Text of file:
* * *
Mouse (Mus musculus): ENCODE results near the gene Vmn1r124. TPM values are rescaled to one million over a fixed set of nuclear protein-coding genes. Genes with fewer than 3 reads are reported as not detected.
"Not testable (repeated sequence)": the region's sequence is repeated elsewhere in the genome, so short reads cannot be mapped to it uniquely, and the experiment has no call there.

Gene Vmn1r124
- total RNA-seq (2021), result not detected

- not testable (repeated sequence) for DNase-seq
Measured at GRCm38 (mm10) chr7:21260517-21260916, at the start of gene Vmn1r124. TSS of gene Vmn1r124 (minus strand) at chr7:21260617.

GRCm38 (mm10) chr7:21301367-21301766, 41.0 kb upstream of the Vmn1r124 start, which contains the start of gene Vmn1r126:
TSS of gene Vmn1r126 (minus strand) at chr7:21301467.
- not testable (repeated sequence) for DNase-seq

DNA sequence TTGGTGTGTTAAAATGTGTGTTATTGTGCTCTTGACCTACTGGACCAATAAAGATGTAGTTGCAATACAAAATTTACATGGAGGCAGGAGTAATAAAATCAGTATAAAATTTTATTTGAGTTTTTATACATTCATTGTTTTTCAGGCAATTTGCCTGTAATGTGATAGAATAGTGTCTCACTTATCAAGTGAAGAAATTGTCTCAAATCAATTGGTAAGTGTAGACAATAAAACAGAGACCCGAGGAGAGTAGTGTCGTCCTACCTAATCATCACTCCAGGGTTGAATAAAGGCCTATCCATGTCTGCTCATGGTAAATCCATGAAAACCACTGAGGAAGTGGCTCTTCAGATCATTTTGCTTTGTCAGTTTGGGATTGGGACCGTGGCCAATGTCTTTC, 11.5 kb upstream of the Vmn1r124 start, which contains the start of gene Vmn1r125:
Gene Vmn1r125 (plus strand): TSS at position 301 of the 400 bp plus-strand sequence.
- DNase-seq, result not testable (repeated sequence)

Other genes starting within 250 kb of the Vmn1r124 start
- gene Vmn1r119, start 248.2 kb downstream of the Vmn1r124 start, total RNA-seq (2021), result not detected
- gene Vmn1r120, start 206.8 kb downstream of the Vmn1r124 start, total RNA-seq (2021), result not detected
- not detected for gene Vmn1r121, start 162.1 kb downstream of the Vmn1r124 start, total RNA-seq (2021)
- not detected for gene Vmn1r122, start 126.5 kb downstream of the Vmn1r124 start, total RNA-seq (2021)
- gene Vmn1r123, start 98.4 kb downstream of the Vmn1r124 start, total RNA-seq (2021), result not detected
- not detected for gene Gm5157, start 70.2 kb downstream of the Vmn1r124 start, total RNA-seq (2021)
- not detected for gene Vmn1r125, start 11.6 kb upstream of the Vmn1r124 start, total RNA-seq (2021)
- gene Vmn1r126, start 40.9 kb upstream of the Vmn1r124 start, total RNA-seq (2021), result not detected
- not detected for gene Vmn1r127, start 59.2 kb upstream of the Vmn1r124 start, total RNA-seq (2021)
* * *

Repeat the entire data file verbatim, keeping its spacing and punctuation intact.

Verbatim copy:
Mouse (Mus musculus): ENCODE results near the gene Vmn1r124. TPM values are rescaled to one million over a fixed set of nuclear protein-coding genes. Genes with fewer than 3 reads are reported as not detected.
"Not testable (repeated sequence)": the region's sequence is repeated elsewhere in the genome, so short reads cannot be mapped to it uniquely, and the experiment has no call there.

Gene Vmn1r124
- total RNA-seq (2021), result not detected

- not testable (repeated sequence) for DNase-seq
Measured at GRCm38 (mm10) chr7:21260517-21260916, at the start of gene Vmn1r124. TSS of gene Vmn1r124 (minus strand) at chr7:21260617.

GRCm38 (mm10) chr7:21301367-21301766, 41.0 kb upstream of the Vmn1r124 start, which contains the start of gene Vmn1r126:
TSS of gene Vmn1r126 (minus strand) at chr7:21301467.
- not testable (repeated sequence) for DNase-seq

DNA sequence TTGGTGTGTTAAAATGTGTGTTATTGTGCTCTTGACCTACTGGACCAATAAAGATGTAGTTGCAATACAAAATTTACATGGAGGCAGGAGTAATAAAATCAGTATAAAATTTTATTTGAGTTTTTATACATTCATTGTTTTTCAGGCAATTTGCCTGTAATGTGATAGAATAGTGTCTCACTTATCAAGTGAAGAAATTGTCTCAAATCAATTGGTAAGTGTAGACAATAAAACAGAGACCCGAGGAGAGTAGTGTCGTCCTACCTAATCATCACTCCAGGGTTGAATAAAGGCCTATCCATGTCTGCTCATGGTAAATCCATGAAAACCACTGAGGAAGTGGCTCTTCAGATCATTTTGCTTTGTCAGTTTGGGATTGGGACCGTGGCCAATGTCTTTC, 11.5 kb upstream of the Vmn1r124 start, which contains the start of gene Vmn1r125:
Gene Vmn1r125 (plus strand): TSS at position 301 of the 400 bp plus-strand sequence.
- DNase-seq, result not testable (repeated sequence)

Other genes starting within 250 kb of the Vmn1r124 start
- gene Vmn1r119, start 248.2 kb downstream of the Vmn1r124 start, total RNA-seq (2021), result not detected
- gene Vmn1r120, start 206.8 kb downstream of the Vmn1r124 start, total RNA-seq (2021), result not detected
- not detected for gene Vmn1r121, start 162.1 kb downstream of the Vmn1r124 start, total RNA-seq (2021)
- not detected for gene Vmn1r122, start 126.5 kb downstream of the Vmn1r124 start, total RNA-seq (2021)
- gene Vmn1r123, start 98.4 kb downstream of the Vmn1r124 start, total RNA-seq (2021), result not detected
- not detected for gene Gm5157, start 70.2 kb downstream of the Vmn1r124 start, total RNA-seq (2021)
- not detected for gene Vmn1r125, start 11.6 kb upstream of the Vmn1r124 start, total RNA-seq (2021)
- gene Vmn1r126, start 40.9 kb upstream of the Vmn1r124 start, total RNA-seq (2021), result not detected
- not detected for gene Vmn1r127, start 59.2 kb upstream of the Vmn1r124 start, total RNA-seq (2021)